Radical removal of the testis (± silicone implant)

What is this?

This involves removal of the testis via a groin incision for suspected testicular cancer. A testicular implant may be inserted at the same time if you wish

What alternatives are there?

In reality, there are often none but, occasionally, the surgeon may wish to discuss observation, biopsy or partial removal of the testis where a suspected tumour is present; these occasions, however, are very uncommon. The majority of testicular cancers can be detected by simple examination and ultrasound scanning together with blood tests (to measure tumour markers), a chest X-ray and a CT (body) scan.

What to expect before procedure

Having only one testis should not adversely affect your life. The remaining testicle takes over the function of the removed one so your sex life and ability to father children should be unchanged. However, testicular cancer and its treatments (especially chemotherapy) can alter the amount of sperm produced. You will, therefore, be given the opportunity to provide semen samples for storage. These can be used in the future for assisted conception If your fertility does not return after treatment. If you are concerned about the cosmetic results of losing a testicle, a false testicle (prosthesis) can be inserted during the operation. You will usually be admitted the day before your surgery. You will normally receive an appointment for pre-assessment, approximately 14 days before your admission, to assess your general fitness, to screen for the carriage of MRSA and to perform some baseline investigations. After admission, you will be seen by members of the medical team which may include the Consultant, Specialist Registrar, House Officer and your named nurse. You will be asked not to eat or drink for 6 hours before surgery and, immediately before the operation, you may be given a pre-medication by the anaesthetist which will make you dry-mouthed and pleasantly sleepy.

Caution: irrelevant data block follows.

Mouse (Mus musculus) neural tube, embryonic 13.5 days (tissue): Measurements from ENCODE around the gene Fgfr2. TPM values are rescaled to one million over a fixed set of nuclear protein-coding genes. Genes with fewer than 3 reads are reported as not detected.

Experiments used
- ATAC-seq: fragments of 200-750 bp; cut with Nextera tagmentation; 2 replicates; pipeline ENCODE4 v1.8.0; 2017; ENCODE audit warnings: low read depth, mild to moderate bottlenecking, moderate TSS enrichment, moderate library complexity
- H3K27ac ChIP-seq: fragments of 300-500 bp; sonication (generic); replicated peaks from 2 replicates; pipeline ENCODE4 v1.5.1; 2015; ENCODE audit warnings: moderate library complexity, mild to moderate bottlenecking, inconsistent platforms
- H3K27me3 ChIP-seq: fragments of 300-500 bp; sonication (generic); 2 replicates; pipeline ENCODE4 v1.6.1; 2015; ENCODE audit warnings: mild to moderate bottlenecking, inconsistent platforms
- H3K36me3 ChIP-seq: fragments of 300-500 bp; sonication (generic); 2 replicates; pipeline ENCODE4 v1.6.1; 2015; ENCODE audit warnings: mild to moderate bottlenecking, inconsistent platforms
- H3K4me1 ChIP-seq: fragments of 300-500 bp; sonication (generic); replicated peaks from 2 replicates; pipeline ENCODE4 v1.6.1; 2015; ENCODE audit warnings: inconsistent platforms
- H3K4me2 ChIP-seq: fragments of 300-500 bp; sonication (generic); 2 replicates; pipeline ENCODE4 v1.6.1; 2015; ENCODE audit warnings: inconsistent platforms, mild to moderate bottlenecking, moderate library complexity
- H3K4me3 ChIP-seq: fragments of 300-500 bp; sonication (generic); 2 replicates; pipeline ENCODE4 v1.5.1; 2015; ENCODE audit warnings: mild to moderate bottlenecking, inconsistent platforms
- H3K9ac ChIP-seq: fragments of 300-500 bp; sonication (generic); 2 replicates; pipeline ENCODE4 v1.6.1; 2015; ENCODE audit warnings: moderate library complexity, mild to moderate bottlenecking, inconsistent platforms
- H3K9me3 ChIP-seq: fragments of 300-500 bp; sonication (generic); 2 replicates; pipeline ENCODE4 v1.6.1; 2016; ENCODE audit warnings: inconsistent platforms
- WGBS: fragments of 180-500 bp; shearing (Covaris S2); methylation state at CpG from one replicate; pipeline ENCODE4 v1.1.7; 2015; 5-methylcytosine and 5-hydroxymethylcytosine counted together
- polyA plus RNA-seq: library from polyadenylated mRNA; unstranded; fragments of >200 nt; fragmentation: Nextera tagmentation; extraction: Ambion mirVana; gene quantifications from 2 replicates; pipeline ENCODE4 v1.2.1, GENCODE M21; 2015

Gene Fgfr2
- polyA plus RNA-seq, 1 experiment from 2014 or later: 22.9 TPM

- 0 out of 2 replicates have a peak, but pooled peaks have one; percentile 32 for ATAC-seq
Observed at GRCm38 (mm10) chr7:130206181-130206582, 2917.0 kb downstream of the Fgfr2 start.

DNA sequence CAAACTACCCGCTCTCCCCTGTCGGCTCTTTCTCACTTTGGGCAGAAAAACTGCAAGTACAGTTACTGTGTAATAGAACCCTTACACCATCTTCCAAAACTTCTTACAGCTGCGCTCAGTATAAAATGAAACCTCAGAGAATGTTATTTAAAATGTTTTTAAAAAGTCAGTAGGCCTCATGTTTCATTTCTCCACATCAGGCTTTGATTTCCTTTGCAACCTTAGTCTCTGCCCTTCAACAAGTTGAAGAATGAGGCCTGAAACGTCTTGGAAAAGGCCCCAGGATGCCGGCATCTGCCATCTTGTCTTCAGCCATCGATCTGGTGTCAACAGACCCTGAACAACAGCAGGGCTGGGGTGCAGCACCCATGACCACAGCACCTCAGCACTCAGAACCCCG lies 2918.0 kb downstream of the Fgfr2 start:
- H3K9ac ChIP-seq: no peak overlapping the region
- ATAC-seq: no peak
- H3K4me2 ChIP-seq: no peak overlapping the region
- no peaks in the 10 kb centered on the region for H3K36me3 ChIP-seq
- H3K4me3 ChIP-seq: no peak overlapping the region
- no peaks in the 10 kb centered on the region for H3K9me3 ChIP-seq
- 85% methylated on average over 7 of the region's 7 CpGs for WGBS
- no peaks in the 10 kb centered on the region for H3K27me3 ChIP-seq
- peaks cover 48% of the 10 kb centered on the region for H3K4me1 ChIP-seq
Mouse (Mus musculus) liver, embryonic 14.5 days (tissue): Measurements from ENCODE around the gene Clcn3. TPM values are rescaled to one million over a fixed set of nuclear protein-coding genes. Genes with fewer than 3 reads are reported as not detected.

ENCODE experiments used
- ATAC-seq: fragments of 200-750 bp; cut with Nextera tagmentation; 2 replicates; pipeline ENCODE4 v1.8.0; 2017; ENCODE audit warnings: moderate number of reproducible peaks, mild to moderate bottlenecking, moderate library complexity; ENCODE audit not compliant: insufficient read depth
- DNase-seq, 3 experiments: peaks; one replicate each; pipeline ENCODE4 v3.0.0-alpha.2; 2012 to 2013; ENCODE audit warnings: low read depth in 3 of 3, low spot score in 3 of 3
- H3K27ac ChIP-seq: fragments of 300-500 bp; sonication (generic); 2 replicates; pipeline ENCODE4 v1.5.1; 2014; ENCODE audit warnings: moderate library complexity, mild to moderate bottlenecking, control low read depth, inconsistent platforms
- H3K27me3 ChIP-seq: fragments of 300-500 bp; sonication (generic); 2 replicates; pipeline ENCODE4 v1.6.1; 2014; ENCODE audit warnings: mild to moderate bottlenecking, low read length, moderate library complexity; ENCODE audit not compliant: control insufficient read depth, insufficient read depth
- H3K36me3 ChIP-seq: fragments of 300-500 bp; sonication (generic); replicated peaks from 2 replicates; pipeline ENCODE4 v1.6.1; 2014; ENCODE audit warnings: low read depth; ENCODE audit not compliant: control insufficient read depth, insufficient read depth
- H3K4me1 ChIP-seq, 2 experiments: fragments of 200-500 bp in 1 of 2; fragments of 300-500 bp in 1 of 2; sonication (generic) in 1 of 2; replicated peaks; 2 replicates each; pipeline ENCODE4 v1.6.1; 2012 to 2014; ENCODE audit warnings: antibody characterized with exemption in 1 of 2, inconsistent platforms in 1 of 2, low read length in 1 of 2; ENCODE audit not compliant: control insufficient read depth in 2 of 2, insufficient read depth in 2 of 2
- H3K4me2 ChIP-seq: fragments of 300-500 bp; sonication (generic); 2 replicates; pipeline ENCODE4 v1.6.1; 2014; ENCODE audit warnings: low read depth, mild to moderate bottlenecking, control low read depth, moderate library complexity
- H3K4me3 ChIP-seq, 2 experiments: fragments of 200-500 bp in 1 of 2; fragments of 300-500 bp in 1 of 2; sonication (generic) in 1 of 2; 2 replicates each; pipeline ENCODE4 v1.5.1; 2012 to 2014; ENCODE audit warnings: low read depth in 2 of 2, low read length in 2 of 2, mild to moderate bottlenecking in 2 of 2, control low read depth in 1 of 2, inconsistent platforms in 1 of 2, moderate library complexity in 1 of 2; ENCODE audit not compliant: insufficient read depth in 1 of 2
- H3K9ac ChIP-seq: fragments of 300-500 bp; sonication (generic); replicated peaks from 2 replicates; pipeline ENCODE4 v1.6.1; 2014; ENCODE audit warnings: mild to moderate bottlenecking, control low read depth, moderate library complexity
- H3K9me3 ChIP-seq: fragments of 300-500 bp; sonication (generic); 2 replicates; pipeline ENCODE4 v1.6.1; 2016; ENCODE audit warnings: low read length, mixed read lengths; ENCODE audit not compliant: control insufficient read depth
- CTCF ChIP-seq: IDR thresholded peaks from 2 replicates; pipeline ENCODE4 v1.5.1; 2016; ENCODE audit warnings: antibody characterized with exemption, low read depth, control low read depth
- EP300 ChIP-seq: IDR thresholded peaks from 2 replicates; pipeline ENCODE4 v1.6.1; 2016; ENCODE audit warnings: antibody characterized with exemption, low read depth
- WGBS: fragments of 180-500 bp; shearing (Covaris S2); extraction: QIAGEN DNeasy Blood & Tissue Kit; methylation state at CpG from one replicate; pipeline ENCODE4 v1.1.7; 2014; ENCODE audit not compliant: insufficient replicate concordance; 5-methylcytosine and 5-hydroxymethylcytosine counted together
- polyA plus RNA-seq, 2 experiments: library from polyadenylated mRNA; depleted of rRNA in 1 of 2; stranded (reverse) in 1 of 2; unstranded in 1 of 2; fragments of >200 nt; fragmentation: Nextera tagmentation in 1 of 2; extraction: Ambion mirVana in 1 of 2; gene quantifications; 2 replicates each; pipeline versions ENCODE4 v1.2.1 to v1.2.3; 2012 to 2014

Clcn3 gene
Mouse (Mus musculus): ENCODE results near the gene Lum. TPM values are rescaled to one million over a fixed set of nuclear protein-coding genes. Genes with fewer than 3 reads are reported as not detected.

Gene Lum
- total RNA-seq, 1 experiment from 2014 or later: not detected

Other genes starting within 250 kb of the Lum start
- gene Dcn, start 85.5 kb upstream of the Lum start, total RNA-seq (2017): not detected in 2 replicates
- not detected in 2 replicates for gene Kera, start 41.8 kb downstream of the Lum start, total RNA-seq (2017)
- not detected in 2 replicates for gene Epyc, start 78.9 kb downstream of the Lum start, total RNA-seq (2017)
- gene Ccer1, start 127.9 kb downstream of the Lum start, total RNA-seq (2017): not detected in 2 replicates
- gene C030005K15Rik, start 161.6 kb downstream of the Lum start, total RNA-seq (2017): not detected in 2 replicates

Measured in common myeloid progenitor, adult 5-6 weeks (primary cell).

What happens during the procedure?

Either a full general anaesthetic (where you will be asleep throughout the procedure) or a spinal anaesthetic (where you are awake but unable to feel anything from the waist down) will be used. All methods minimise pain; your anaesthetist will explain the pros and cons of each type of anaesthetic to you. The testicle is normally removed through an incision in the groin (similar to that used for repair of a hernia). It may be necessary to take biopsies from the other (normal) testis; If this is needed, it will be discussed with you before the procedure. The operation takes approximately 30 minutes.

After the procedure

You may eat, drink and mobilise when you are fully recovered from the anaesthetic. You will be able to leave hospital as soon as you are comfortable, provided you have someone to collect you and to remain with you for the first 24 hours after discharge. The average hospital stay is 1-2 days.

Potential side effects

Common;

Occasional;

Rare;